And the history is fascinating. I had never read or heard anything based on the island of Barbados so the storyline was completely fresh for me. Lauren brings it to life. The heat, the smells, and the lifestyles come through in her writing.

FYI: I highly recommend Willig’s Pink Carnation series!

Book Review: The Hamilton Affair

The Hamilton Affair by Elizabeth Cobbs

First line: The boy frowned, pressed a folded handkerchief to his nose, and scanned the crowd for the third time.

Summary: Alexander Hamilton, a Revolutionary War hero and the first Secretary of the Treasury, was born in the Caribbean and moved to the American Colonies to attend college. He was not wealthy but he was brave and smart. Eliza Schuyler, a debutante and daughter of a famous general, is helping the war effort by assisting with the wounded at Valley Forge. When these two young people meet a love story begins. But the story still has its ups and downs even after the war is over.

Highlights: I knew basically nothing about Alexander Hamilton other than what I learned in my history classes, which wasn’t much. I had recently read a book about him but it stopped shortly after his marriage to Eliza. When I found out about the affair he had with Maria Reynolds I was completely shocked. I loved the author’s writing style and the flow of the story. I was completely engrossed in this story and I learned a lot. The pacing is really well done. I would recommend this to anyone who wants to read more about the man who has become a pop culture phenomenon.

Lowlights: The political intrigue and problems with fellow founding fathers was a little confusing to me. It may all fall on my lack of detailed knowledge of the founding of the United States and all the problems that went along with it. I never realized that there was so much opposition to the changes and that they believed that Hamilton was interested in being King even though he fought so hard to end the rule of England over the colonies. Some of the pieces with the animosity with the fellow politicians was a little too much but it was building up to what led to the duel with Aaron Burr.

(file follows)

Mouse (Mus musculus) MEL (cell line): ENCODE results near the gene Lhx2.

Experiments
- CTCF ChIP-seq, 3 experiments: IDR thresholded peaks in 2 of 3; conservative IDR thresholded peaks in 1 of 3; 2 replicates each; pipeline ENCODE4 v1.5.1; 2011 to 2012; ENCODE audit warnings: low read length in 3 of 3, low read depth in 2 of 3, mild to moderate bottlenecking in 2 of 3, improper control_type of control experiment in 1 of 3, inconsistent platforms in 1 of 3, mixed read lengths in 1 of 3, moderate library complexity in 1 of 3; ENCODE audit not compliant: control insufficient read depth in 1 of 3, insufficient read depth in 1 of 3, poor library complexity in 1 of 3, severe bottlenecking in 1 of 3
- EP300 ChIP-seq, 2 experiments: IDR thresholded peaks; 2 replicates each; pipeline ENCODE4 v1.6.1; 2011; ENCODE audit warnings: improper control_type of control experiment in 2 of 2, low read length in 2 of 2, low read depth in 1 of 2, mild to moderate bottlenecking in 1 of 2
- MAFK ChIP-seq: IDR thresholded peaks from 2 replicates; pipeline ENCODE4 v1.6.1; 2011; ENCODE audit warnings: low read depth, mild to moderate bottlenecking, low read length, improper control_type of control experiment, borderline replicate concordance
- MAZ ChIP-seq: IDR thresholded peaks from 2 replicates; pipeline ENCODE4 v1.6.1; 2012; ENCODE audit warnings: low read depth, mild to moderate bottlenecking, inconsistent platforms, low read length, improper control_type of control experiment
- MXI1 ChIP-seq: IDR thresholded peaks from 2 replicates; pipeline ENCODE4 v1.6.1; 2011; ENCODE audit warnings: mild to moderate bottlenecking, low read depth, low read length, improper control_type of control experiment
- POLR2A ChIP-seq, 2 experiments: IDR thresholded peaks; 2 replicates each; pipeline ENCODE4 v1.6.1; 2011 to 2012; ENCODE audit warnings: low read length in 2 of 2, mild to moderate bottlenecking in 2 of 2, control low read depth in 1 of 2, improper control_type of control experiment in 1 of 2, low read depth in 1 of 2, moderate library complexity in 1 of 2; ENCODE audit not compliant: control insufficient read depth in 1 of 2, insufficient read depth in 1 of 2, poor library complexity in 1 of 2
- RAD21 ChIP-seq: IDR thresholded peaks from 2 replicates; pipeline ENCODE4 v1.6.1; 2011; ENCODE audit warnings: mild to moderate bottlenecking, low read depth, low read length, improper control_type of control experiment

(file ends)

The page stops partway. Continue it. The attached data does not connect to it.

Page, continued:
FYI: Great history lesson. Get the information that you missed in high school history.

Book Review: Alex and Eliza

Alex and Eliza by Melissa de la Cruz

First Line: Like a latter-day Greek temple, the Schuyler family mansion sat atop a softly rounded hill outside Albany.

Summary: Eliza Schuyler is the daughter of a wealthy general.  Alexander Hamilton is the right hand man of General George Washington.  When the two meet at Eliza’s home, the first encounter is not the one of fairy tales.  However, when they meet up again several months later their friendship grows and a romance for the ages is born in the midst of the American Revolution.

Highlights: This is a very quick read and great for a first book about Alexander Hamilton.  With the popularity of the musical, Hamilton, this book is appearing at just the right time.  I know very little about the man who had a key role in the establishment of our country.  I am a huge fan of Melissa de la Cruz.  I think she does a good job of bringing this story to readers in a YA version.

Lowlights: The book is almost more juvenile than YA usually are.  I expected a little more surrounding the war.  I do plan to read the next one as well.

FYI: Perfect introduction into the story of Alexander Hamilton.